What is Net Metering?

Under net metering the household consumes all the solar electricity it needs first, and then sends any excess solar into the grid in return for a net feed-in tariff.  These feed-in tariffs are in cents per kilowatt-hour and the retailers who offer them in NSW include:

10 cents:  Click Energy, Enova

8 cents:  Diamond Energy

7.7 cents:  Powerdirect

7.2 cents:  Powershop

6 cents:  Click Energy, Enova, Mojo Power, Origin Energy

5.5 cents:  ActewAGL

5.1 cents:  1st Energy, AGL, EnergyAustralia

5 cents:  Commander, Dodo, Lumo, Red Energy, Urth Energy

Note that retailer plans vary in their details and so the one with the highest feed-in tariff may not necessarily be the best one for you.  Also, not every retailer may be available in your area.

Check Out Our Tool

You can compare regular net-metering retailer plans using SolarQuotes’ electricity price comparison tool. This allows you to enter your previous bill’s details and predicts how much various retailers would have charged for the same usage. It includes information on the feed-in tariffs they offer. However this is hard to do when your bill is about to fundamentally change from gross to net metering.

One way to use this tool is to simply find the best Feed In Tariff rates in your postcode, combined with low usage rates, then contact the retailers listed in the tool and ask them if they include a free meter as part of the switch process. From my research, I like the look of Diamond Energy and Powershop. And I’d trust them more than the big 3 retailers, AGL , Origin or Energy Australia. The main reason being that I’m worried that the free meter from the big 3 retailers may be a Trojan Horse. Not one carrying soldiers, but one carrying a demand tariff.

Beware of Demand Tariffs

When you sign up for your new net metering deal – whether that is with your existing retailer, or a new one, there is one big fat gotcha that I urge you to look out for. The dreaded Demand Tariff.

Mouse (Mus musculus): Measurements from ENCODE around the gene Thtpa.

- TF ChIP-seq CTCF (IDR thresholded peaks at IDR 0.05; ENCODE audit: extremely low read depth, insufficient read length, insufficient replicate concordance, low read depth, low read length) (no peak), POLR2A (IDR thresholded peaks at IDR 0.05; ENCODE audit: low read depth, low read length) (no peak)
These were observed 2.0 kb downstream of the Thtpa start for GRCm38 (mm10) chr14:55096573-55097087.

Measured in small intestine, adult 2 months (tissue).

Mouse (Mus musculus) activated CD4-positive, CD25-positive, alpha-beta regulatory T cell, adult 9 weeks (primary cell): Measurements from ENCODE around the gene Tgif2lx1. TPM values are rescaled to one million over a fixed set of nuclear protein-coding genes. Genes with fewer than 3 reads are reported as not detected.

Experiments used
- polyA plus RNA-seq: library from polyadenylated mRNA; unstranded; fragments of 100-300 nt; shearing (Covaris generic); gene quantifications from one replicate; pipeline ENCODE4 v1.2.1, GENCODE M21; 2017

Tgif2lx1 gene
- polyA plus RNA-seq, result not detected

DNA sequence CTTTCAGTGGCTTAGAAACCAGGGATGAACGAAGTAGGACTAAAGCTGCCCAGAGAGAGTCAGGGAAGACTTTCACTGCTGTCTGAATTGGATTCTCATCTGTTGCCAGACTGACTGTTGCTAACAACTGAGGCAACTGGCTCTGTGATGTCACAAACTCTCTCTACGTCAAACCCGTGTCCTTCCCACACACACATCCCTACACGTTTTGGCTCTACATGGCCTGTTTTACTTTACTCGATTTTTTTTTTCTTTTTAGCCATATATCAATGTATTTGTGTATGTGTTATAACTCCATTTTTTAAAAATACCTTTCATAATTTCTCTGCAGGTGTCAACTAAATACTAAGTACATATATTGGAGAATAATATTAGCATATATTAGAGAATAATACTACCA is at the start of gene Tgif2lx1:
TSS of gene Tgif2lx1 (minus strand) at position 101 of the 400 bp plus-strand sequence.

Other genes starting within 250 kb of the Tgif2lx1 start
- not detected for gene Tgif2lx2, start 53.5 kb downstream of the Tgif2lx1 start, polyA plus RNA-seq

There are rumours in the industry that some of the bigger retailers are using the meter changeover to quietly move consumers on to a new style of tariff called a demand tariff. I’ll write more about this beast in a few weeks, but in a nutshell demand tariffs penalise solar owners, big-time.

Be sure that when signing any paperwork you don’t accept anything called a ‘demand tariff’. In fact I’d go so far as to scrawl “I do not agree to a demand tariff” on the form. And if you sign up over the phone, make sure you tell the operator that you will not accept a demand tariff, and make sure that bit is recorded. Also don’t sign up for anything that locks you in to a multi-year contract.

As you can probably tell. We’re not fans of demand tariffs here at SolarQuotes. Look out for a post on them in the next few weeks.

If  You Do Nothing Your Electricity Bills Will Go Through The Roof

The typical size of a gross metered rooftop solar system is 1.5 kilowatts.  If you have a north facing system of that size in Sydney you will be enjoying electricity bill reductions of around $1,270 a year thanks to gross metering.  The net feed-in tariff you will receive at the start of next year won’t be very much compared to that.

If you consume half the electricity your system produces and have a 6 cent net feed-in tariff, then that will cut your bills by around $64 a year.  However, the solar electricity you consume also saves you from having to buy grid electricity.  If you pay the standard Sydney rate, after discounts, of about 20 cents a kilowatt-hour, this will save you around $212 a year.  So all up you can expect your annual electricity bill to rise by almost $1,000.

If you have a three kilowatt system, which is twice as large, your situation is twice as bad.  If half the solar electricity is self consumed by the household you can expect your electricity bill to go up by almost $2,000 a year.

There is very little difference in the electricity bill increase between Sydney and sunnier parts of the state.  For example, a household in Wagga Wagga would only be around $30 a year better off than Sydney if they have a 1.5 kilowatt system or $60 if they have a 3 kilowatt system.

How You Can Avoid Electricity Bill Increases

If you are coming off the gross feed-in tariff at the end of the year and would prefer not to pay massively increased electricity bills you have three main options:

1) Install a larger rooftop solar system.

2) Improve the energy efficiency of your home

3) Installing battery storage,